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Prices tumble for high-rise condos

High-rise condominiums in Las Vegas are being snapped up by investors at about half the price asked when the units first came on the market, brokers who market the units said.

Prices have dropped across all segments of the market, with the south Strip showing the largest decline of 12 percent from a year ago, said Marc Ehrlich, whose firm, HiRiseLiving.com, specializes in sale of condos in buildings of more than 10 stories.

High-rise condos are selling for less than $200 a square foot, compared with $350 to $400 a square foot at the height of the market, Ehrlich said.

Sales fell 6 percent, to 1,308 transactions in 2011, and 60 percent of those sales were to investors in all-cash transactions, Ehrlich said. Total sales volume fell to $287.7 million, down from $306.6 million in 2010.

The inventory of units offered at current price levels is limited, he said. With 1,300 transactions in 2011, total supply decreased by more than 400 units, to about 5,900 available.

The inventory includes 2,842 condo-hotel units. With only 14 units sold at CityCenter in 2011, MGM Resorts International has opted to rent out many of the units and may be more aggressive in marketing them at discounted prices, Ehrlich said.

"It’s pure lack of inventory right now," Ehrlich said. "Look at the banks and the robo-signing. Banks are being more cautious and it’s tightening up a little."

Foreclosures and short sales have slowed since a Nevada law went into effect in October that requires lenders to prove authority to foreclose, but there’s no shortage of buyers at distressed prices, he said.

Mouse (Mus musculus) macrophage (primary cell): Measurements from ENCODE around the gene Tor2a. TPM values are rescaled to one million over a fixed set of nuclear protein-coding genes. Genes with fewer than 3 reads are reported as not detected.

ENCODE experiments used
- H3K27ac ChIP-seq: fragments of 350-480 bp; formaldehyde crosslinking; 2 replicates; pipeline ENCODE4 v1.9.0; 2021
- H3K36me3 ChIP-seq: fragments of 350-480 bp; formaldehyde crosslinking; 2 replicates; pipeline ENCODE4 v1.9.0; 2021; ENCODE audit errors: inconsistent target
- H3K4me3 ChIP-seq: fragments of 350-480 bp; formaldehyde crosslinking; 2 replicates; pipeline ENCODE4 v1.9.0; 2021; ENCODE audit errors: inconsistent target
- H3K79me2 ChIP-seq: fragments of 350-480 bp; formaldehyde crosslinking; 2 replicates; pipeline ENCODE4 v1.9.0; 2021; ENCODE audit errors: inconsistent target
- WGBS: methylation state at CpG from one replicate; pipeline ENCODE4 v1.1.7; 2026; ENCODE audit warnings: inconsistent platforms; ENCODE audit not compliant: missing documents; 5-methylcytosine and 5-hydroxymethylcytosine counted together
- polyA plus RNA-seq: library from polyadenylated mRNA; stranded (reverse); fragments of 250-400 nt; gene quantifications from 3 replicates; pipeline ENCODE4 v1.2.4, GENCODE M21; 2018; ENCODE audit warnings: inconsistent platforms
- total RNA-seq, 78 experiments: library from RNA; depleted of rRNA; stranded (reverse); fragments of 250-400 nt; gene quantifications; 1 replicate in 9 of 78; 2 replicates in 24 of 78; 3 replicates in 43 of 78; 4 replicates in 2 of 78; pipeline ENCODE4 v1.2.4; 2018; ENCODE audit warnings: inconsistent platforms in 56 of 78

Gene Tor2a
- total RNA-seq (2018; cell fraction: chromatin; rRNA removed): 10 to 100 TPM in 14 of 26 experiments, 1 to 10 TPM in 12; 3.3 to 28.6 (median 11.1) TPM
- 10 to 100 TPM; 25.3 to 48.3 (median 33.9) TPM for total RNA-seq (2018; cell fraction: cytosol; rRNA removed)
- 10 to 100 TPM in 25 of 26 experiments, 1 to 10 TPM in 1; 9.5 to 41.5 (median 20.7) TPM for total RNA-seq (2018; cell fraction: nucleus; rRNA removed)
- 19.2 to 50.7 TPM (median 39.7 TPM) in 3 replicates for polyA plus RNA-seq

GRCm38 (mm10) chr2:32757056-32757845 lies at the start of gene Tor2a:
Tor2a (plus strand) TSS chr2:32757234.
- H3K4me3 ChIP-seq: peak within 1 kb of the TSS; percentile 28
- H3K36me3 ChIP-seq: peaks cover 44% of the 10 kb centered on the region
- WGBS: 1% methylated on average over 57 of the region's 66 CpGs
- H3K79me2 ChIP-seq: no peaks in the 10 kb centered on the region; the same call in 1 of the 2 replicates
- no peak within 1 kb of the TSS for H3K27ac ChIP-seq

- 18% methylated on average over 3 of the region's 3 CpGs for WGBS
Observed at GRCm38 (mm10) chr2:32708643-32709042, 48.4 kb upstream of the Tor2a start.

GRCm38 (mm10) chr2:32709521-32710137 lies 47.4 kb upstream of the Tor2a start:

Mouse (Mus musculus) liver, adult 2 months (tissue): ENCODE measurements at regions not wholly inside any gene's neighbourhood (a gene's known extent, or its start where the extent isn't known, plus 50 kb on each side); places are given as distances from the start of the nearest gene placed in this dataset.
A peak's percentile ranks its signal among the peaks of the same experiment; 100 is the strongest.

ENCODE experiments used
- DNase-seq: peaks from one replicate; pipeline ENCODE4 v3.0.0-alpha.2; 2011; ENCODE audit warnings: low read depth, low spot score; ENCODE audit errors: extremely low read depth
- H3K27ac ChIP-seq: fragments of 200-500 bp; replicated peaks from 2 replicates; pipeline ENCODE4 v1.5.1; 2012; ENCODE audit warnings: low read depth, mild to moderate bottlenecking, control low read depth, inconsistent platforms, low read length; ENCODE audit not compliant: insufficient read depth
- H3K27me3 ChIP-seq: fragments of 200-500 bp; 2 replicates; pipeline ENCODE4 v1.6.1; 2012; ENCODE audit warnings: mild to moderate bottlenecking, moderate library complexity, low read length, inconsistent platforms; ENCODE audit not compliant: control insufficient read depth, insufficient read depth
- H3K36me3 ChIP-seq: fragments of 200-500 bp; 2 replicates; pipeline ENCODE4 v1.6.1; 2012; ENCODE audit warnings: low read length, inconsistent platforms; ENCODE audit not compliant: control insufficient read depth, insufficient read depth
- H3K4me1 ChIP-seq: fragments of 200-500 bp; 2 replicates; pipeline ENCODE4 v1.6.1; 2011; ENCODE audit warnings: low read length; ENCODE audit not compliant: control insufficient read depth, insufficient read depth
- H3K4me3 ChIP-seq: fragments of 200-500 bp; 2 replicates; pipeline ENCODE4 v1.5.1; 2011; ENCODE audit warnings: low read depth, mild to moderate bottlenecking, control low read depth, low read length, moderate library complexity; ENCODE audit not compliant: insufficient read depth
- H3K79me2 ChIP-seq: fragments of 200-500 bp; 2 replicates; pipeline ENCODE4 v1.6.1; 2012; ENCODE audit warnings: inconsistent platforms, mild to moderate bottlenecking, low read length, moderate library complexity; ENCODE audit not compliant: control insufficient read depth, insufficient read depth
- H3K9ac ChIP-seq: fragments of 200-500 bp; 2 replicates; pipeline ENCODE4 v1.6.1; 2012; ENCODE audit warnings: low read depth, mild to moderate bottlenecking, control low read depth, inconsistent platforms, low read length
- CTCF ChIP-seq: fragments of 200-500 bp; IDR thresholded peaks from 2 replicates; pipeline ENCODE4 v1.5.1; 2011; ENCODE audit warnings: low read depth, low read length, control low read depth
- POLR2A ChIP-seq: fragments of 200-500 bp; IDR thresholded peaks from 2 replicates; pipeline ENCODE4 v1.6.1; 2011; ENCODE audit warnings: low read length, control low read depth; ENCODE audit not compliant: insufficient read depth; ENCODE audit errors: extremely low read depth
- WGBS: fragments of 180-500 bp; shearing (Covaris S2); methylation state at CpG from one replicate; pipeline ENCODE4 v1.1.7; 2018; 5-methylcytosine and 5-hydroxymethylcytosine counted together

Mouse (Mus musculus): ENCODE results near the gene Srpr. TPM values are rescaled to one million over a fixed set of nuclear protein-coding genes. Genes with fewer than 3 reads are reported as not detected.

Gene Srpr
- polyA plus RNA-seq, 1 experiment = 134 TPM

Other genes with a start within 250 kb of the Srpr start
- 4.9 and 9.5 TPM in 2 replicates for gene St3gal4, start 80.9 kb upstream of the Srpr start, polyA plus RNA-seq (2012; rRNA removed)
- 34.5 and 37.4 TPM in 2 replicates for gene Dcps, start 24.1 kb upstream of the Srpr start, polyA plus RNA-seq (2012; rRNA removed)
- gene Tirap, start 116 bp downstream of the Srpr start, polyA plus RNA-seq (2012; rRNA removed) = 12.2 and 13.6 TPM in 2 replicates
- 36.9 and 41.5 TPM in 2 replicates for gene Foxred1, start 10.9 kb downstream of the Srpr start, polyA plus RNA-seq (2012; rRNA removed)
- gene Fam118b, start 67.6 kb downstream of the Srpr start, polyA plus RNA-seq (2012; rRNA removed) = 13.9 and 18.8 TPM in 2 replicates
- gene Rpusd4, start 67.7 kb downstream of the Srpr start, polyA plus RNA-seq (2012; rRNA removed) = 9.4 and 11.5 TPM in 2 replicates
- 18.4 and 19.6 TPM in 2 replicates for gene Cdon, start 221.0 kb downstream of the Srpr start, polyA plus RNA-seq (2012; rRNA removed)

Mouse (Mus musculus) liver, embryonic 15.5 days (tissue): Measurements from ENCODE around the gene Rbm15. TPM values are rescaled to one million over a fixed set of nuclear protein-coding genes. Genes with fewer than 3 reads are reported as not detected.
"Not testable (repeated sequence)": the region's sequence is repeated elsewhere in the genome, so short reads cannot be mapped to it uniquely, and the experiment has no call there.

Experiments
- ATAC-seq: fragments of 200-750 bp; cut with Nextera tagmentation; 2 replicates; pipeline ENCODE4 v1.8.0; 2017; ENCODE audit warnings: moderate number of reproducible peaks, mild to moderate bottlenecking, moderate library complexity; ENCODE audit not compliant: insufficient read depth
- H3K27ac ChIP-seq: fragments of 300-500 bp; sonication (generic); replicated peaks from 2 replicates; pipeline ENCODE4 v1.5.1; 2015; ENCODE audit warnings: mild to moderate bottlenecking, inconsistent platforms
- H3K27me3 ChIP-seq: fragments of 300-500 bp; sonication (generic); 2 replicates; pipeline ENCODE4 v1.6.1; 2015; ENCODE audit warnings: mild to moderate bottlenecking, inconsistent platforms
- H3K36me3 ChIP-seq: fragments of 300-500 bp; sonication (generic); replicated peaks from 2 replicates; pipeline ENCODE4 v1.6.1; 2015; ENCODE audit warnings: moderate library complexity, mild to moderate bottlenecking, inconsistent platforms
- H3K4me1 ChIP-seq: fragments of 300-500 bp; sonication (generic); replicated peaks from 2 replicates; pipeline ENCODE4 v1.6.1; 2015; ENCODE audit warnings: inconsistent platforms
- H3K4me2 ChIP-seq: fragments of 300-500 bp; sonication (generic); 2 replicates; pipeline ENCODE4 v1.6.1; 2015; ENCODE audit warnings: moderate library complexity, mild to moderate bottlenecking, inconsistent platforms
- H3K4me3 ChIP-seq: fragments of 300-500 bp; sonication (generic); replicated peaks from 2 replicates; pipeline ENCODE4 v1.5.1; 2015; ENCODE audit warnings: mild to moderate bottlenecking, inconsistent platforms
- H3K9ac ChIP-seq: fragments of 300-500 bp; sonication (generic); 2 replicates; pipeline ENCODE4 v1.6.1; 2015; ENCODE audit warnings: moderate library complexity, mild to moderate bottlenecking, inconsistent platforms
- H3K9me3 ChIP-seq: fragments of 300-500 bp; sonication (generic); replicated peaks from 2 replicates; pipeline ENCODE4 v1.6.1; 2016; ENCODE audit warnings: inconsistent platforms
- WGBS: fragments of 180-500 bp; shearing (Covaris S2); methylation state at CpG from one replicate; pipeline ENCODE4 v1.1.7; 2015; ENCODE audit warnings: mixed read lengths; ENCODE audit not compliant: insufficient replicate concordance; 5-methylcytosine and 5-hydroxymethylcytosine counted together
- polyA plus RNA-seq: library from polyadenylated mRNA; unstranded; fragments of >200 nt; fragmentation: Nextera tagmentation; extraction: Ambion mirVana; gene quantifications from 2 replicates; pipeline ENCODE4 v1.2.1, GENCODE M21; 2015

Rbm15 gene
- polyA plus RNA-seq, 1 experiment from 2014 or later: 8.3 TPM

Bruce Hiatt, owner and broker of Luxury Realty Group in Las Vegas, said the mix of buyers has changed in the past couple of months. Demand from international buyers and investors is slowing, he said.

"Buyers coming in are not looking at return on investment as much as potential for appreciation down the road," he said. "They know that at $140 to $200 a (square) foot, you’re not going to be able to build at that price point. It’s going to be eight or nine years before we see another high-rise built in Las Vegas."

Hiatt said buyers who left the Las Vegas market have now returned, but units are getting harder to find.

"I have two buyers that would buy right now at SoHo. I checked and there’s no inventory. We just don’t have that much supply," he said.

Hiatt said he’s also seeing fewer short sales and foreclosures. Most condos now offered for sale are owned by investors looking to "flip" a quick profit, or original cash buyers who are cutting their losses and going elsewhere, he said.

Ehrlich said buyers are paying as little as $175 a square-foot on short sales and foreclosures, compared with "hard" construction costs of $325 a foot. Factor in "soft" costs for the land, permits and development costs, and the price to build would be around $450 a foot, he said.

Developers overestimated the number of primary residents that would live in high-rise luxury condos when some 125 projects were planned for Las Vegas. About one-fourth of those projects were completed, and maybe 30 percent of the units are owner-occupied, Ehrlich said.

"I think we’re very fortunate that those buildings didn’t get built," he said. "Think of the carnage had those been built."

About half of condo units in some buildings are "underwater," meaning the mortgage is significantly more than the current value of the units. Those buildings are showing more stability as units go through short sale or foreclosure, Ehrlich said.

The percentage of bank-involved sales was significantly lower in the fourth quarter, dropping to 48 percent compared with 64 percent in the first three quarters, he said.

Contact reporter Hubble Smith at hsmith@reviewjournal.com or 702-383-0491.

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